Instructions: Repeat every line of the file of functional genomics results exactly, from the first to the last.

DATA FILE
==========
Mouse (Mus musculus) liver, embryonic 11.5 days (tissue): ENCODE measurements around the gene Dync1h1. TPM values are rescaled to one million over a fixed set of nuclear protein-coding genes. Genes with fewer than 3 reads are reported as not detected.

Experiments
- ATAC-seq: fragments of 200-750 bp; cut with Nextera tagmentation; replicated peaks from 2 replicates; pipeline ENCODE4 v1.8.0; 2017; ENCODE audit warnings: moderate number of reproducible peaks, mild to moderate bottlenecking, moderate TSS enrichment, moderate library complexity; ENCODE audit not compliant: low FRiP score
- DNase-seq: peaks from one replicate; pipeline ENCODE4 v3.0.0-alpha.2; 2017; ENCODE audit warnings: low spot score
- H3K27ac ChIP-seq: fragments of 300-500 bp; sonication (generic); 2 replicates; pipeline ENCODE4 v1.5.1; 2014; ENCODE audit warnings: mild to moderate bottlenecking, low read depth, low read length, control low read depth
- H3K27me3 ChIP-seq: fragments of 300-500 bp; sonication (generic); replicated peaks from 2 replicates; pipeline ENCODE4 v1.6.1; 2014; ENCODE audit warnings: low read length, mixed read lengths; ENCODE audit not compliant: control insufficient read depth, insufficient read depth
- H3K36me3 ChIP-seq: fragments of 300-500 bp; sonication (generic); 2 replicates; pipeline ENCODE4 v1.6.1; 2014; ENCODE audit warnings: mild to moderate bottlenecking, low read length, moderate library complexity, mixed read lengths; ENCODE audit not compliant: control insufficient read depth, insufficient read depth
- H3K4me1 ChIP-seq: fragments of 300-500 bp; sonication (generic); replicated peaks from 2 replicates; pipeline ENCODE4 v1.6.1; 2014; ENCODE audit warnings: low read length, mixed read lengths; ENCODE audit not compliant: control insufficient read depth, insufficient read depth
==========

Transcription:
Mouse (Mus musculus) liver, embryonic 11.5 days (tissue): ENCODE measurements around the gene Dync1h1. TPM values are rescaled to one million over a fixed set of nuclear protein-coding genes. Genes with fewer than 3 reads are reported as not detected.

Experiments
- ATAC-seq: fragments of 200-750 bp; cut with Nextera tagmentation; replicated peaks from 2 replicates; pipeline ENCODE4 v1.8.0; 2017; ENCODE audit warnings: moderate number of reproducible peaks, mild to moderate bottlenecking, moderate TSS enrichment, moderate library complexity; ENCODE audit not compliant: low FRiP score
- DNase-seq: peaks from one replicate; pipeline ENCODE4 v3.0.0-alpha.2; 2017; ENCODE audit warnings: low spot score
- H3K27ac ChIP-seq: fragments of 300-500 bp; sonication (generic); 2 replicates; pipeline ENCODE4 v1.5.1; 2014; ENCODE audit warnings: mild to moderate bottlenecking, low read depth, low read length, control low read depth
- H3K27me3 ChIP-seq: fragments of 300-500 bp; sonication (generic); replicated peaks from 2 replicates; pipeline ENCODE4 v1.6.1; 2014; ENCODE audit warnings: low read length, mixed read lengths; ENCODE audit not compliant: control insufficient read depth, insufficient read depth
- H3K36me3 ChIP-seq: fragments of 300-500 bp; sonication (generic); 2 replicates; pipeline ENCODE4 v1.6.1; 2014; ENCODE audit warnings: mild to moderate bottlenecking, low read length, moderate library complexity, mixed read lengths; ENCODE audit not compliant: control insufficient read depth, insufficient read depth
- H3K4me1 ChIP-seq: fragments of 300-500 bp; sonication (generic); replicated peaks from 2 replicates; pipeline ENCODE4 v1.6.1; 2014; ENCODE audit warnings: low read length, mixed read lengths; ENCODE audit not compliant: control insufficient read depth, insufficient read depth